On Feb. 13, the California Public Utilities Commission (CPUC) rejected the City of Davis’ request to implement an at-grade pedestrian/bicycle crossing at the Union Pacific Railroad tracks that connect the Olive Drive neighborhood with the rest of the city.
The City of Davis filed the request on Aug. 11, 2011 in response to the fence Union Pacific had put up between the railroad tracks and Olive Drive neighborhood.
The fence has been a source for contention over the last two years, as it has prevented the residents of Olive Drive to cross that particular section of the railroad — considered the most direct route to downtown Davis.
“We want to maintain this crossing that’s been used for the last 70 years. It is the most direct route that students and residents use to get to work, campus and the general downtown area,” said Anne Brunette, property management coordinator of the Community Development and Sustainability Department for the City of Davis.
The Olive Drive neighborhood of approximately 700 people is the lowest-income neighborhood in Davis, with 30 percent of the families living in poverty and 55 percent of households with incomes under $25,000.
The city believes that a more direct access to downtown — as opposed to alternatives located at Richards Boulevard, Putah Creek and Mace Boulevard — would alleviate the gap between Olive Drive and the rest of Davis.
Additionally, arguments were made that the at-grade crossing would provide for a safer alternative, as evidence has it that residents forgo the fence and illegally climb over or crawl through it.
Furthermore, the city contended that the fence only creates a more hazardous environment, as the crossing had previously seen only three deaths since 1992 — two of which were alcohol related.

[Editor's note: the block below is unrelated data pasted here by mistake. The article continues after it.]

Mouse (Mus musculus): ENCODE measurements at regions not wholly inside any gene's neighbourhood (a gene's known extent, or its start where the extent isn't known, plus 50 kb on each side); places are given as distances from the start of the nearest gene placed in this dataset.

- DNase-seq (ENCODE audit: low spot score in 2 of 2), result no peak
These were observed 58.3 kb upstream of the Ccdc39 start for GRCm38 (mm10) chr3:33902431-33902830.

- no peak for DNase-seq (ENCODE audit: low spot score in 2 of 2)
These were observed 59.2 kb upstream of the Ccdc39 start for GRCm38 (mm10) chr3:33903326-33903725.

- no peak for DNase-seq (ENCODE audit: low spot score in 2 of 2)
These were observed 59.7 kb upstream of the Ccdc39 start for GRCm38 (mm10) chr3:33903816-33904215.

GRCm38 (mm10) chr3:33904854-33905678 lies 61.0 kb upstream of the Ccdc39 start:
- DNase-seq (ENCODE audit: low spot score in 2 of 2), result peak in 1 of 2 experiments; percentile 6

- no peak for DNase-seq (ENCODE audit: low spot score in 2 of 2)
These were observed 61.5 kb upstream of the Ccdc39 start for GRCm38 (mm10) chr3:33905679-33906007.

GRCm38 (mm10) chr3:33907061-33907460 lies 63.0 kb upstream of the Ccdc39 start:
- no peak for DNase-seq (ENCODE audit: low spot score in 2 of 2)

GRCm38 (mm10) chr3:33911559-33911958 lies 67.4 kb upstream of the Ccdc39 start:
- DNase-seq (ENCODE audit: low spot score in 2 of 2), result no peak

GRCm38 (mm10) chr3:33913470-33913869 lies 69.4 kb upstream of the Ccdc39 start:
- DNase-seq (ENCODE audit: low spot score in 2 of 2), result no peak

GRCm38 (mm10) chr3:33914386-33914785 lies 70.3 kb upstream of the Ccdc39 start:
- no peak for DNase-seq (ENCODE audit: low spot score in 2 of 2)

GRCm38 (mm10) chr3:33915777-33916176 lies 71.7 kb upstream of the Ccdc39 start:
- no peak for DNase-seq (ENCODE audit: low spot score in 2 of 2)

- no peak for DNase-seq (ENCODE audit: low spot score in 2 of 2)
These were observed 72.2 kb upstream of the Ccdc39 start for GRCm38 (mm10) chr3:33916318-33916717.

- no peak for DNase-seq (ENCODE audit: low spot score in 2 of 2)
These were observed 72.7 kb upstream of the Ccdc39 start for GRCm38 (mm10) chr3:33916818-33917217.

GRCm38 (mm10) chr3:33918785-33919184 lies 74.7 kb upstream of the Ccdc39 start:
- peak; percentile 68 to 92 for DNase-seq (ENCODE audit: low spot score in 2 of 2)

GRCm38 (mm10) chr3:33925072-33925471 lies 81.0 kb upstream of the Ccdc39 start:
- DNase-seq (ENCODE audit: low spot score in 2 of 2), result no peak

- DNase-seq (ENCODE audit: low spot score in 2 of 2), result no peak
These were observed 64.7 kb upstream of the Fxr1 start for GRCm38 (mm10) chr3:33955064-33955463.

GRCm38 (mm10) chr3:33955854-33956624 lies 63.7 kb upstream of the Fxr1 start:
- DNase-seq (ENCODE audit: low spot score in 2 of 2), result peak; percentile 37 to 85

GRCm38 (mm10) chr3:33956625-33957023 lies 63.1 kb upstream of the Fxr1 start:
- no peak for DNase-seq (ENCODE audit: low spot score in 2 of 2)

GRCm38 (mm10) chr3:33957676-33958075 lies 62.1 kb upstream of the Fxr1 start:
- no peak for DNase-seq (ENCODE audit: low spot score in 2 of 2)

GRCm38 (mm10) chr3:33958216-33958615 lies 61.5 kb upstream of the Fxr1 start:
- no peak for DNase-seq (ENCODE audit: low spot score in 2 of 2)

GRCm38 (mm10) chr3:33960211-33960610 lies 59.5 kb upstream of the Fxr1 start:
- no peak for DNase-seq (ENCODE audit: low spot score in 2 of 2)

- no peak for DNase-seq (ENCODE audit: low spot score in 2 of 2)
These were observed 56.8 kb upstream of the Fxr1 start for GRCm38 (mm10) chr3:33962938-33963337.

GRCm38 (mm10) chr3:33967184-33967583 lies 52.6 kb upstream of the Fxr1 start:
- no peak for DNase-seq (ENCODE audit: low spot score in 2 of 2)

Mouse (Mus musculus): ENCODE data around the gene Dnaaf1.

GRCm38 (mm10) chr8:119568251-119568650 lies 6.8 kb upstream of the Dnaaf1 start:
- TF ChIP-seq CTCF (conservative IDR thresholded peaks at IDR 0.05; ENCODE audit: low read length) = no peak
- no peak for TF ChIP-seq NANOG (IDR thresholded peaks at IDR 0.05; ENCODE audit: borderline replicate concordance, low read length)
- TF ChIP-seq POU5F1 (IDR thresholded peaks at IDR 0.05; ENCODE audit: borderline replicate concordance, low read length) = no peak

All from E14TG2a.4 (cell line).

“It is beyond comprehension that the CPUC could find that a crossing that existed for over 70 years without an accident is all of a sudden unsafe because we want to add warning bells and lights,” said Mayor Joe Krovoza in a press release.
The request for an at-grade crossing is very much supported by the community. Local emergency authorities support that it would provide better access to the neighborhood during emergency situations.
The CPUC, however, maintains that the city “[doesn’t] persuade us of an absolute need for an at-grade crossing.” The Union Pacific Railroad supports the CPUC’s decision.
“Safety is a top priority at Union Pacific and we are confident that the residents of Davis can already safely and conveniently cross the railroad tracks at nearby grade-separated crossings,” said Aaron Hunt, director of corporate relations and media from Union Pacific in a statement via email.
The City of Davis and community supporters will continue to find solutions to what they believe is an unsafe decision and hope to find plausible options for taking future action.
“The city council hasn’t decided what to do, but we anticipate a closed session this coming Tuesday evening to discuss possible solutions,” Brunette said.
GABRIELLA HAMLETT can be reached at email@example.com.